Author: David Levithan
Publisher: Knopf Books for Young Readers
Release Date: August 27, 2013
Pages: 208, Hardcover
Source: Library, Audiobook
While the two increasingly dehydrated and sleep-deprived boys are locking lips, they become a focal point in the lives of other teen boys dealing with languishing long-term relationships, coming out, navigating gender identity, and falling deeper into the digital rabbit hole of gay hookup sites—all while the kissing former couple tries to figure out their own feelings for each other.
I applaud David Levithan for writing this book.
Two Boys Kissing follows several young gay men, all with a different story to tell. At the heart of the book you find Craig and Harry who are trying to set a world record for the longest kiss, and send a message by being the first same sex couple to do so. This part of the story is influenced by true events. Craig and Harry are, in part, reacting to the beating of a fellow schoolmate, Tariq, who stands and supports his friends during their daring display. Elsewhere, a pink-haired boy and a blue-haired boy meet at a gay prom. While Avery and Ryan try to begin a relationship, Peter and Neil have managed to form a steady relationship. Then there is Cooper. He feels alone and unloved and gets swept away in a tragic virtual existence as he searches for some answers as to who he should be. Each boy has his own challenges and struggles to overcome. A different experience with close ones and the outside world. With this, David Levithan paints a picture of what it means to be gay in a world that still struggles with homosexuality.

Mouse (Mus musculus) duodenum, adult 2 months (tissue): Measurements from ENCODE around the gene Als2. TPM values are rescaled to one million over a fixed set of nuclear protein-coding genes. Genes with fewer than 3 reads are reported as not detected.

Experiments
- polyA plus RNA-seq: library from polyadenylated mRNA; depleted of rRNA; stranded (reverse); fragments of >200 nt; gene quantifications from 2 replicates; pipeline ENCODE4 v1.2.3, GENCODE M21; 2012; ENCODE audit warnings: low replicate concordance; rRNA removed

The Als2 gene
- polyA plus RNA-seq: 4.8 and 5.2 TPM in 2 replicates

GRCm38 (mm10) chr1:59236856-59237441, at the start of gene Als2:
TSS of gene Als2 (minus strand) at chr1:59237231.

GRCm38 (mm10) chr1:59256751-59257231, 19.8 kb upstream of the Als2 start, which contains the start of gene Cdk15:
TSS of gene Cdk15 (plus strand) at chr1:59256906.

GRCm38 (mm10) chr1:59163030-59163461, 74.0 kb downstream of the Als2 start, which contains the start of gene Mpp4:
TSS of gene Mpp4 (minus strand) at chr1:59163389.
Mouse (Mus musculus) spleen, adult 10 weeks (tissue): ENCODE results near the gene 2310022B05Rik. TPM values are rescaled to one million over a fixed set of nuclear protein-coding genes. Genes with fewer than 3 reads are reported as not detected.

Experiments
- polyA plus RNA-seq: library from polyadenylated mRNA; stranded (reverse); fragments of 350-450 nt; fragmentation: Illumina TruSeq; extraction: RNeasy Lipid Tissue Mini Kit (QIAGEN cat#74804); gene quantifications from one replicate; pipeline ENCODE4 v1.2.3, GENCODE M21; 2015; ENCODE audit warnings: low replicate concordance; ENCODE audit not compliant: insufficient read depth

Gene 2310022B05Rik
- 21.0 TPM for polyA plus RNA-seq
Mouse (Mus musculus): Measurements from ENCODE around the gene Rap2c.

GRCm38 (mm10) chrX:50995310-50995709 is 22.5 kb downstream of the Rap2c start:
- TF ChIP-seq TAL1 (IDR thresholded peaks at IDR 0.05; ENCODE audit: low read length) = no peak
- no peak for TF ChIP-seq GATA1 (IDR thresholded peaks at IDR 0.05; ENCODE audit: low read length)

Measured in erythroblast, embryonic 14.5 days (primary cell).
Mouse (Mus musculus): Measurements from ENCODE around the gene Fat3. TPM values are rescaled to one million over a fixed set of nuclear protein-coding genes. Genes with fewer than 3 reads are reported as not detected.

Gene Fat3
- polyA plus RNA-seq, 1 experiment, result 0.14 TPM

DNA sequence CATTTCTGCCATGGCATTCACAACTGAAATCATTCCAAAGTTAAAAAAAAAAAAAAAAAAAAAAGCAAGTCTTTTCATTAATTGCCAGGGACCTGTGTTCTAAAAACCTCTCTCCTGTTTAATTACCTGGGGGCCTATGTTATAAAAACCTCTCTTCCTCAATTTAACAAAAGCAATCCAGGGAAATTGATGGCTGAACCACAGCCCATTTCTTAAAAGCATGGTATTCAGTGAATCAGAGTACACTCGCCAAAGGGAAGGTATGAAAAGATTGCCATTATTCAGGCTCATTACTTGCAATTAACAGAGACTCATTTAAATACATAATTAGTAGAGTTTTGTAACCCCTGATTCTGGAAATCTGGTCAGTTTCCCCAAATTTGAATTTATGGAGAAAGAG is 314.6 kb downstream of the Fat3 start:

And all these stories are told by "a Greek Chorus of the generation of gay men lost to AIDS". If you saw my status update, I failed to read this synopsis before starting this one and had no idea who the “we” was that kept being referred to. Gillian kindly educated me. While it took a little bit to get used to this narration I do feel like it benefited the book in the end. It gave us yet another perspective, and showed the differences between generations. As a society, I believe we have come a long way in our acceptance of others, but we still have a very long way to go as evidenced by the truth that is in these pages and that we see every day. This narration also deepened the level of emotion portrayed, especially near the end.
Two Boys Kissing tells a story that needs to be told. A story that everyone should hear. It saddens me that we live in a world with such hate. That people are ostracized, belittled, judged, and tormented for being different. And it frustrates me that the ones who really need to read this book probably never will.
I really do think this book was beautiful. Even if I couldn’t relate to this book I still understand its significance and the message that these words contain. I really hope that this book will reach those who need it the most.
Final note about the audiobook – it was a little difficult to follow in the beginning because of the various perspectives and the third party narration but once I picked up on who the key players were I had no problem keeping up with it.